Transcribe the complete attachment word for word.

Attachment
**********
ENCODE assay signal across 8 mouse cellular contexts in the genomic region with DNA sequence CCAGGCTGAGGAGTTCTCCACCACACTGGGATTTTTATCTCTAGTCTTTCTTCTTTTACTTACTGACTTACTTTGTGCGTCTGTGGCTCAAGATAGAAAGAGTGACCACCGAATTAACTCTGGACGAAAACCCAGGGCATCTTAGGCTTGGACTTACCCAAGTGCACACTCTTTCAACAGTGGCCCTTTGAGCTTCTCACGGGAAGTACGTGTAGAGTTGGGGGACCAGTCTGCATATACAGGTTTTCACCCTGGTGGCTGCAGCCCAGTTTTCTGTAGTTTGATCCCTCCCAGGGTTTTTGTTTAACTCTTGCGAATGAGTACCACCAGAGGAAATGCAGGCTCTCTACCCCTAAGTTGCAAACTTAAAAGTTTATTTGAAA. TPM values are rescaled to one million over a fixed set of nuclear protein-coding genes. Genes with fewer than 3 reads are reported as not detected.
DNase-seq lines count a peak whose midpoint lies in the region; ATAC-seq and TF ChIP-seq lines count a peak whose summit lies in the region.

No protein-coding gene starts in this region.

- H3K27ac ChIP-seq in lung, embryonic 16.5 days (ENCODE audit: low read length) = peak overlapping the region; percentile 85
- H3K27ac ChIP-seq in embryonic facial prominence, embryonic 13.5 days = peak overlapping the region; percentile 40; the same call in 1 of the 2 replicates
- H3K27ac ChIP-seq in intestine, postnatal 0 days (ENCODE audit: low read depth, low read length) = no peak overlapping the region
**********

ENCODE assay signal across 8 mouse cellular contexts in the genomic region with DNA sequence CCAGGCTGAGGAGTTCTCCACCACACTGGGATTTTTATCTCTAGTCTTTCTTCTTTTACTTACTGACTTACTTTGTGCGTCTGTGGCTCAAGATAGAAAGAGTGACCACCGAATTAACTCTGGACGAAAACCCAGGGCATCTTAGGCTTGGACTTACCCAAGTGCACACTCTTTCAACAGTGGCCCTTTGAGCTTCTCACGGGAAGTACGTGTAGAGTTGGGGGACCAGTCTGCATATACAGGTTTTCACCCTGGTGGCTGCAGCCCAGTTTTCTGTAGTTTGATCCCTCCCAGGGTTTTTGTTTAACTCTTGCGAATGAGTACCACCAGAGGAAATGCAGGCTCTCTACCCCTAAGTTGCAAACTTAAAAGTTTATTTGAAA. TPM values are rescaled to one million over a fixed set of nuclear protein-coding genes. Genes with fewer than 3 reads are reported as not detected.
DNase-seq lines count a peak whose midpoint lies in the region; ATAC-seq and TF ChIP-seq lines count a peak whose summit lies in the region.

No protein-coding gene starts in this region.

- H3K27ac ChIP-seq in lung, embryonic 16.5 days (ENCODE audit: low read length) = peak overlapping the region; percentile 85
- H3K27ac ChIP-seq in embryonic facial prominence, embryonic 13.5 days = peak overlapping the region; percentile 40; the same call in 1 of the 2 replicates
- H3K27ac ChIP-seq in intestine, postnatal 0 days (ENCODE audit: low read depth, low read length) = no peak overlapping the region